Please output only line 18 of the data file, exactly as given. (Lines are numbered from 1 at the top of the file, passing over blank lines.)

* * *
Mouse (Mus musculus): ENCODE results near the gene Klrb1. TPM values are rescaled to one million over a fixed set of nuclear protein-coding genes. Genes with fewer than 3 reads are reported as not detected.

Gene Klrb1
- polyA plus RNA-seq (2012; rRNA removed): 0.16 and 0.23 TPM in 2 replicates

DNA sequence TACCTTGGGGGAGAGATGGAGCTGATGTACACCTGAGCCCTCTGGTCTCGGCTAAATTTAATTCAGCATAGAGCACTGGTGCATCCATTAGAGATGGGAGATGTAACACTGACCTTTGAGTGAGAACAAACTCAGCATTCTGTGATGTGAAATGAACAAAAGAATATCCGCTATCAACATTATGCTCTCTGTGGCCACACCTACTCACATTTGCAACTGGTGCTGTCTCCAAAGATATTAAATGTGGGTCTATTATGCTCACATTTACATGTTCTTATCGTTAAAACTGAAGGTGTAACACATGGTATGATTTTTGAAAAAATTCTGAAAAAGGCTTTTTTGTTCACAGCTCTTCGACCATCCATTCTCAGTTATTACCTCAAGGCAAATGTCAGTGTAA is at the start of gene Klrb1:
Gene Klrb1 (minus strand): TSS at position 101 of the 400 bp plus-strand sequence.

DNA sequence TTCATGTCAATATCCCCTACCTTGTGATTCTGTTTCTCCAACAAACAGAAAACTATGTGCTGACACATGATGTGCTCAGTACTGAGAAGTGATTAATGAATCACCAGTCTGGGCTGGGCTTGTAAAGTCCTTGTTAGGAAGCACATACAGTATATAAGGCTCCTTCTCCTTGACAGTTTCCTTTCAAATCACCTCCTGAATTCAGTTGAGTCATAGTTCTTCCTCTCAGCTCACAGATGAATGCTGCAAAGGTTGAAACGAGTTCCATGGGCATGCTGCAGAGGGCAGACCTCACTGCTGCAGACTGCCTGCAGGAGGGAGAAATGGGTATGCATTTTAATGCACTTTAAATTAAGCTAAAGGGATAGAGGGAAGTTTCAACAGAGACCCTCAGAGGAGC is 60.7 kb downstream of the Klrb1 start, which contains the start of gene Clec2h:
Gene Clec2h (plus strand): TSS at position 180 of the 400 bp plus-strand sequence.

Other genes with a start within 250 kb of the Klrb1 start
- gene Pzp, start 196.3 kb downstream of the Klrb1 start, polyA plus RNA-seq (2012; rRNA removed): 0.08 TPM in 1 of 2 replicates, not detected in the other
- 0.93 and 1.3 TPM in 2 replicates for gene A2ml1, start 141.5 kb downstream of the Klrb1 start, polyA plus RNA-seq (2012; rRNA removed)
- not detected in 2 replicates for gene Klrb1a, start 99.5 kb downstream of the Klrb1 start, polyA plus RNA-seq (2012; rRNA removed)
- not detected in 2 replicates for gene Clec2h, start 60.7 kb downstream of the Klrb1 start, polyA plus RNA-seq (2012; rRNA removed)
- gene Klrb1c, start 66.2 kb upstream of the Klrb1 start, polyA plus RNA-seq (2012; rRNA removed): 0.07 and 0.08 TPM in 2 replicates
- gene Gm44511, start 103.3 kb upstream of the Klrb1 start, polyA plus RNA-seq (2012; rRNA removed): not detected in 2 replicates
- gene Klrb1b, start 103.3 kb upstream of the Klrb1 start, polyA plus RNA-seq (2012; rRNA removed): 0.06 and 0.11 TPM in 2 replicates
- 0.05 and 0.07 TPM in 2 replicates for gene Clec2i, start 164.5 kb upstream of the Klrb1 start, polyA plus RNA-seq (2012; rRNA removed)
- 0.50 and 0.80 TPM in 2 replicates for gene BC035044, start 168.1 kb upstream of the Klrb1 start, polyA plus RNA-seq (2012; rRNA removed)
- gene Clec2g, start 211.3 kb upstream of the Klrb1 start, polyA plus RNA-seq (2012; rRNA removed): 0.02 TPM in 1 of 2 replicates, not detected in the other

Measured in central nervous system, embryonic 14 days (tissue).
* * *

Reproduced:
- gene Clec2g, start 211.3 kb upstream of the Klrb1 start, polyA plus RNA-seq (2012; rRNA removed): 0.02 TPM in 1 of 2 replicates, not detected in the other